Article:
Our impression, which was true according to how we had been assisted, was that we were considered Rwandan youth experts in both the challenges which Rwandan youth face and the policies/programme responses of the Government to address them, including at the international level. After getting accreditation (blue badge) with the title “Rwanda adviser” we felt really very excited and strongly motivated to do our best to make sure that the voice of Rwandan youth was heard at the international level.
On the first day it was amazing to meet and sit together with different diplomats, Ambassadors, other officials and UN Staff with one main purpose “deliberating youth related issues”.
It was very promising to hear youth from different corners of the world evoking not only youth issues specific to their nations but also directing their attentions towards the most alarming youth issues in different regions/continents.
The breakfast together with all United Nations youth delegates and the briefing from staff members of UN Division for Social Policy and Development (Youth) provided us with an insight on how the whole world in one voice is committed to addressing youth issues.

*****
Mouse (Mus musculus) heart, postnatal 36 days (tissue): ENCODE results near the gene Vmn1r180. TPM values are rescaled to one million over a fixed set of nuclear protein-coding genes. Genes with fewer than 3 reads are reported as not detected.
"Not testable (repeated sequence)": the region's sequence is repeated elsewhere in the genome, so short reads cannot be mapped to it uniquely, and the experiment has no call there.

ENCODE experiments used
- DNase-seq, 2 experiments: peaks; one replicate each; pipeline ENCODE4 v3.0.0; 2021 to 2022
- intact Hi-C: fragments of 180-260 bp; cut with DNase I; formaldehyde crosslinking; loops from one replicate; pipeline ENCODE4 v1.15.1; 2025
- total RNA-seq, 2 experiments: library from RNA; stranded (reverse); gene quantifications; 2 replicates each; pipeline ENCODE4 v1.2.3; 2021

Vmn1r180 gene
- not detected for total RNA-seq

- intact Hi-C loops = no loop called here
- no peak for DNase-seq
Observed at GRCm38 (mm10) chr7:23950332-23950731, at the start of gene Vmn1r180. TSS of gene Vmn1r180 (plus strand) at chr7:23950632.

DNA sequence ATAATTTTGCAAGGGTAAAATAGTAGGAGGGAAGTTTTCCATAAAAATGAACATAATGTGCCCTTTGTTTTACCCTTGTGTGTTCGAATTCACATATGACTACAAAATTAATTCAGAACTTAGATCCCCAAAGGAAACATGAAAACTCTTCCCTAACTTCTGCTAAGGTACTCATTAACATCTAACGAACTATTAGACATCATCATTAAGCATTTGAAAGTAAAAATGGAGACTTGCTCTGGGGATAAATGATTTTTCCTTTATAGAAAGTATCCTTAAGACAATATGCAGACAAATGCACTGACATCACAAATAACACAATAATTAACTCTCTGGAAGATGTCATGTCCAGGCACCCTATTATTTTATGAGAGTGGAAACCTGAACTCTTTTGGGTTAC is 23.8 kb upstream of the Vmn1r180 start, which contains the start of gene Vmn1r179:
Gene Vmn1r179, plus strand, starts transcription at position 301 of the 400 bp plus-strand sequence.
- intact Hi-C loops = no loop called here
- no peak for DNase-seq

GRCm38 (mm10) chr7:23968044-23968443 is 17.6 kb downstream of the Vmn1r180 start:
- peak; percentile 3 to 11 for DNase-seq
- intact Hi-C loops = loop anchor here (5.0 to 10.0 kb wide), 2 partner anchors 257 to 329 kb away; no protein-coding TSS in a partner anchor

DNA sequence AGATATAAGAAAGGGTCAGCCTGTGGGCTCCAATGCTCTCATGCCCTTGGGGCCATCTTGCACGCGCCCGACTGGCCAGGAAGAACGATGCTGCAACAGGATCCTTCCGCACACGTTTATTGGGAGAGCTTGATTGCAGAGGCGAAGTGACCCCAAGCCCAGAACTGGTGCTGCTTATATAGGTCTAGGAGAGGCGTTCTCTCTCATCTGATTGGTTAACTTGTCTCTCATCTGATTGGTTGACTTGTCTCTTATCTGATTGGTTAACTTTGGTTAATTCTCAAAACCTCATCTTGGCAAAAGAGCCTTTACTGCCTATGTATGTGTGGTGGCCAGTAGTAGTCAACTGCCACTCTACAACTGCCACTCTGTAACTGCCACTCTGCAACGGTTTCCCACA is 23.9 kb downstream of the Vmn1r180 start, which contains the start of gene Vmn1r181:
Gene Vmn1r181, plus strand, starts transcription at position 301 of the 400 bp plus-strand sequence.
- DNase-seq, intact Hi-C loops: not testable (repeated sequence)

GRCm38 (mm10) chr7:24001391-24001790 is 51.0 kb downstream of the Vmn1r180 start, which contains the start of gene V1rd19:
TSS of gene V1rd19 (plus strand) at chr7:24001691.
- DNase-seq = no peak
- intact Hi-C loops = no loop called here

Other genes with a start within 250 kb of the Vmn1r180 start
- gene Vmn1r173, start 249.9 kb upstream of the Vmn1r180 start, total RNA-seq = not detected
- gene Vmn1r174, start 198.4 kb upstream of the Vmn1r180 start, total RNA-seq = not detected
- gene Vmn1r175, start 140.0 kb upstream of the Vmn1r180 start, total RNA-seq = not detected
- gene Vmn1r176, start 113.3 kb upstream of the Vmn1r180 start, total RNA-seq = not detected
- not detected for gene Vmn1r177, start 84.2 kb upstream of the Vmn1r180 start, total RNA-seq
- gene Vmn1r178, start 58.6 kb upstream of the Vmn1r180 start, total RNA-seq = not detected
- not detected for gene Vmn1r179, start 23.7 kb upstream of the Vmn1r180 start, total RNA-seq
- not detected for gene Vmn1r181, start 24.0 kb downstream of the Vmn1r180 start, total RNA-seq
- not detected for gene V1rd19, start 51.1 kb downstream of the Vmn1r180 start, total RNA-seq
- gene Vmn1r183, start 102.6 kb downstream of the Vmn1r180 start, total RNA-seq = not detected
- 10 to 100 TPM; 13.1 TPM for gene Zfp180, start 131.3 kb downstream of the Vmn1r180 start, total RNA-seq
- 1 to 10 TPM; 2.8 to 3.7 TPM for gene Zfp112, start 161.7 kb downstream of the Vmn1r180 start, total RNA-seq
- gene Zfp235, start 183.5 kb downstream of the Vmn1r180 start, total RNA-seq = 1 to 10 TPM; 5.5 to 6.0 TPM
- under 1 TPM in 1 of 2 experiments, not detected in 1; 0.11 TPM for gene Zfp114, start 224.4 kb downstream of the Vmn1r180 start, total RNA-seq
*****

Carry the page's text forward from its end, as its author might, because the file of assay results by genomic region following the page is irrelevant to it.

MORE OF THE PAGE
Another intense delight and inspiration was the opportunity offered to Youth Delegates to meeting with UN Secretary-General Ban Ki-moon and addressing the third committee.
News from UN offices
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The 2011 World Youth Report explores the transition of young people from schools and training institutions into the labour market, a phase marking a critical period in the life cycle. The report will be officially launched at a side event to the Commission on Social Development on 6th February, 1:15-2:30 pm in Conference Room 7, NLB, bringing together main contributors to the report as well as representatives from Member States, the UN system, youth and the private sector. For more information on the report see ‘publications’ below